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Re: Aerospace Control Officers-AEC [merged]
« Reply #23 on: May 02, 2006, 22:38:20 »
Hey all,

I am in the process of putting in my CT to Air Force, and am considering both ATIS and AC Op.  I think the Weapons side appeals to me much more than the ATC side for AC Ops...any info on what that side of the house is like?  I haved watched the video on the Recruiting website where it talks about Surv and I.D. but...its not the "nuts and bolts" I was hoping to get on "life for the first 5 years after TQ3".

Is your first posting N Bay for sure?  How long before you get to put in for US/Europe tours?  What percentage of the trade is actually in AWACS?  Rank level for AWACS?  I am assuming Snr NCO's and WO's only???  Once you go Wpns, do you stay there and not go to ATC (if thats what you really want)?  Or is it sorta like POET trng used to be...depending on how you do on the course, they pick you for ATC or Wpns then??

Any info is REALLY appreciated...its like AC Ops are ghosts in Halifax..no one knows one ( or even what an AC Op is ).   ;D 

Mud
« Last Edit: May 02, 2006, 22:41:15 by Mud Recce Man »

Offline LIKELY

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Re: Aerospace Control Officers-AEC [merged]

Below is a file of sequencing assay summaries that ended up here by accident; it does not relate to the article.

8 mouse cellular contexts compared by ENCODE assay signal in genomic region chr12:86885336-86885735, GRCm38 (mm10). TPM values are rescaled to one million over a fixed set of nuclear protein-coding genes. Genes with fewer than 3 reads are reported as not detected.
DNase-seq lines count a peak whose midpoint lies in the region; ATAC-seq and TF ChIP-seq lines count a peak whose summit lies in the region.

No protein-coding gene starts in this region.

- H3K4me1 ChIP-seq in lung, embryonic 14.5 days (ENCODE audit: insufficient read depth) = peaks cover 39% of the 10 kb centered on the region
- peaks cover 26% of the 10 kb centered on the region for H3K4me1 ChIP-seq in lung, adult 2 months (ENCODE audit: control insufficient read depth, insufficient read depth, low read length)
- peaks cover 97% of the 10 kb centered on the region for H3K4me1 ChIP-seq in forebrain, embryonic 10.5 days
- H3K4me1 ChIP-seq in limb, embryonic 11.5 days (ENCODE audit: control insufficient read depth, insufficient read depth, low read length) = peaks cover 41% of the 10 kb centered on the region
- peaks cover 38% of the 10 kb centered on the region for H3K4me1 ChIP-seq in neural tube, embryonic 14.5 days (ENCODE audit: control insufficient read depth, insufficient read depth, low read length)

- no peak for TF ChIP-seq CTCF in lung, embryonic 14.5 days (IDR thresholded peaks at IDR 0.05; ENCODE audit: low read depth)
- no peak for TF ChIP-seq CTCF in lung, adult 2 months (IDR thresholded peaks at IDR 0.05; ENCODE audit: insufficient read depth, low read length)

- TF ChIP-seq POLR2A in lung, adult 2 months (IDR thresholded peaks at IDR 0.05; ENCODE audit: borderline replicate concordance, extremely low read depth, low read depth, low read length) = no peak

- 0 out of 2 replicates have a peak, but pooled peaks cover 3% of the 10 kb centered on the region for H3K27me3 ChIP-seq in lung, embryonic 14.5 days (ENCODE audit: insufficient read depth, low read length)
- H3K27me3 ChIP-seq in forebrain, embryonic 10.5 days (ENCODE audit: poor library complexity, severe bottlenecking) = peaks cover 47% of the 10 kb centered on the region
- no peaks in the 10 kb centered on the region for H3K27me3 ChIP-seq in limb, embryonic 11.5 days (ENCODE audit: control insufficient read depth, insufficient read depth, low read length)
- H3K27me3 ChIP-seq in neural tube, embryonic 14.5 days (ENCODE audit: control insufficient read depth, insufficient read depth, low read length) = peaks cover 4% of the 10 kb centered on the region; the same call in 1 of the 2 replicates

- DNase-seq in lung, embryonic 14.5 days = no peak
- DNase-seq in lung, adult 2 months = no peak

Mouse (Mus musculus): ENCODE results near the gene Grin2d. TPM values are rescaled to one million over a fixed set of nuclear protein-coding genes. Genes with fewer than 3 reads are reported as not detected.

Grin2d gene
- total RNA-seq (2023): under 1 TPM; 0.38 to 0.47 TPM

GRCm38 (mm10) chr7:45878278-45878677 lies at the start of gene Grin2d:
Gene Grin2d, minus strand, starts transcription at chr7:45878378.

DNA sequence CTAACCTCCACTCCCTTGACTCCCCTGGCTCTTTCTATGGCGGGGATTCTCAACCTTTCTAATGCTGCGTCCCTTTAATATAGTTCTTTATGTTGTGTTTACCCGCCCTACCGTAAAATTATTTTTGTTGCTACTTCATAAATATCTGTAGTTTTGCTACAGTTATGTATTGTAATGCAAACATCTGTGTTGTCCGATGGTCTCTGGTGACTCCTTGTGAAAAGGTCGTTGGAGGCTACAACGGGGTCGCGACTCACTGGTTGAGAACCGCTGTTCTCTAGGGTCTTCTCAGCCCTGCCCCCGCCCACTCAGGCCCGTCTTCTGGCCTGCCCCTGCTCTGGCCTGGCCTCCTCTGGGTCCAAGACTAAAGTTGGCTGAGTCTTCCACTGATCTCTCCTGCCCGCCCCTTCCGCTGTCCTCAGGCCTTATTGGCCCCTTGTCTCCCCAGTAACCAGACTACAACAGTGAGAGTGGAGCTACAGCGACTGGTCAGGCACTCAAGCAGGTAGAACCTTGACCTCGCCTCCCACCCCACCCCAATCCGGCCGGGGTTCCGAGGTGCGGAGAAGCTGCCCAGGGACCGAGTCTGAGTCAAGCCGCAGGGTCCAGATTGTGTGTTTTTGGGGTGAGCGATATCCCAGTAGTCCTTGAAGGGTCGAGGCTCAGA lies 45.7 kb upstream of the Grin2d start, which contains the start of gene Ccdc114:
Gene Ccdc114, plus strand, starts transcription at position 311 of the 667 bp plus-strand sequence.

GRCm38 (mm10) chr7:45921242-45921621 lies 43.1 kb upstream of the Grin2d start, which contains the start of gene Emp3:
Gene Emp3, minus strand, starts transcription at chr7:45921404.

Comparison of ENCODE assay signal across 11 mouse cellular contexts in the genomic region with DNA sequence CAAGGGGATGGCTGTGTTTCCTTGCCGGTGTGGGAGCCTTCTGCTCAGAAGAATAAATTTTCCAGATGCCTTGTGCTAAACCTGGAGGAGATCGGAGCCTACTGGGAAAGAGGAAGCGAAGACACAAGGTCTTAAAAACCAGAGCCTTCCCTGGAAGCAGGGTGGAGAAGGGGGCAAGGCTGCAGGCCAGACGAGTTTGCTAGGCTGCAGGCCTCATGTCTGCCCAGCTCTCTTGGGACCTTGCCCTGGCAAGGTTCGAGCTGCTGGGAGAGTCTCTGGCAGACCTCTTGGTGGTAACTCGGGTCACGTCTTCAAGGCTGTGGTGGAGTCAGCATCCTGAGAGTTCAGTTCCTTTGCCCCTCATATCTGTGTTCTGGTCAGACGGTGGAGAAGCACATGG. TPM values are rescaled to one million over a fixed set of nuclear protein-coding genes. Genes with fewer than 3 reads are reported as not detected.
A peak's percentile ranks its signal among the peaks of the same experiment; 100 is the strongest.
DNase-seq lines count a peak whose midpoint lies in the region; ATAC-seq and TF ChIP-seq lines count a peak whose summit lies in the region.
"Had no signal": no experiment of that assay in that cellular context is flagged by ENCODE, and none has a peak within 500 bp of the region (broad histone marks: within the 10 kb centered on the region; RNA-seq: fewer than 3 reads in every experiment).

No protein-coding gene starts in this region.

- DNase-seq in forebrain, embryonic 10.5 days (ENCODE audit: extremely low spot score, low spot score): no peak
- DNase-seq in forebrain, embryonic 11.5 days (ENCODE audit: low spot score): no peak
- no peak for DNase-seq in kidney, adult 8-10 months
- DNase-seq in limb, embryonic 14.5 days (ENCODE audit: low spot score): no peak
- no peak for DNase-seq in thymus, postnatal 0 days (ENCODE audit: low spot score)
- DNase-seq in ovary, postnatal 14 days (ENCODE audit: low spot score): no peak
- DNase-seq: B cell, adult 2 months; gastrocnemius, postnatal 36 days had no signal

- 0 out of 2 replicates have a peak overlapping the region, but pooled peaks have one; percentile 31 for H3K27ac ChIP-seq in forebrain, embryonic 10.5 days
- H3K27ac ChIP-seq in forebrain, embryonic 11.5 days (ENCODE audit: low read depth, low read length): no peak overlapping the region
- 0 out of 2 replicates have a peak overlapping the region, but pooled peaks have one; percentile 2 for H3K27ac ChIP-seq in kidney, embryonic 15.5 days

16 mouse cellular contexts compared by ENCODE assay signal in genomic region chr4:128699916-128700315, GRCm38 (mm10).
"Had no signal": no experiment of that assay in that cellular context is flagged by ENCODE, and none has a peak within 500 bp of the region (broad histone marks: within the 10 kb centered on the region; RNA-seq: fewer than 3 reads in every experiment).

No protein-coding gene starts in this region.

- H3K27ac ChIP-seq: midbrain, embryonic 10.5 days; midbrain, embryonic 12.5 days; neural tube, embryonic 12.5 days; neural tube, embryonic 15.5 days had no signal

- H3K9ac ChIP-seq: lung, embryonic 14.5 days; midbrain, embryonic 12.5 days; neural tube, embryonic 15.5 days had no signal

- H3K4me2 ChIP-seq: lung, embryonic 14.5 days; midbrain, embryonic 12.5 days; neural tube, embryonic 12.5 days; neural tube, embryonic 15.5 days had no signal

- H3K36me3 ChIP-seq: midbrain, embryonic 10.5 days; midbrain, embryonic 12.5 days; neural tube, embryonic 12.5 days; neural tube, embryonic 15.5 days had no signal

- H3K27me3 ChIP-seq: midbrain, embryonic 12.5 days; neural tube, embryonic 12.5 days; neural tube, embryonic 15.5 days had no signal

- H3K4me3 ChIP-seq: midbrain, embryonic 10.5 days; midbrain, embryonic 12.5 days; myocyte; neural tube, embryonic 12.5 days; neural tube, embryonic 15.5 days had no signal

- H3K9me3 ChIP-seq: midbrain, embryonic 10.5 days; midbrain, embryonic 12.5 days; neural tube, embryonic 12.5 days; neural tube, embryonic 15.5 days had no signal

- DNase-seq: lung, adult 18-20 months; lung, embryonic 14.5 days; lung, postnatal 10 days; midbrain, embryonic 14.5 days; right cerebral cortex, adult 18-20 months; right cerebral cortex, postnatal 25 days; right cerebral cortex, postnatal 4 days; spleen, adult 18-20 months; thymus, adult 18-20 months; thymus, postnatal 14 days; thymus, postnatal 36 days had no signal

« Reply #24 on: May 03, 2006, 08:08:26 »


I am in the process of putting in my CT to Air Force, and am considering both ATIS and AC Op. 

Mud,
I can see it now...Flight 135 thsi is MRM you are cleared to taxi on runway 9er...Helloooo? I said 9 you fu%^&ng loser.(throws headset in disgust)
(says to tower OC) Sir, can you come over here?...Am I speaking english or what? This stupid C*ckS$%#@  is retarded....I am outta here.

MRM goes tos NorthBay Mess and kills bartender because he finds out Alpine is considered an import...cost of living way too high.

At least in the corps we can shoot what pisses us off.

Are you serious? You were coming with me last week. But you would fit in PT wise... Haha
Blessed are the peacemakers: for they shall be called the children of God.   Matthew 5:9 (KJV)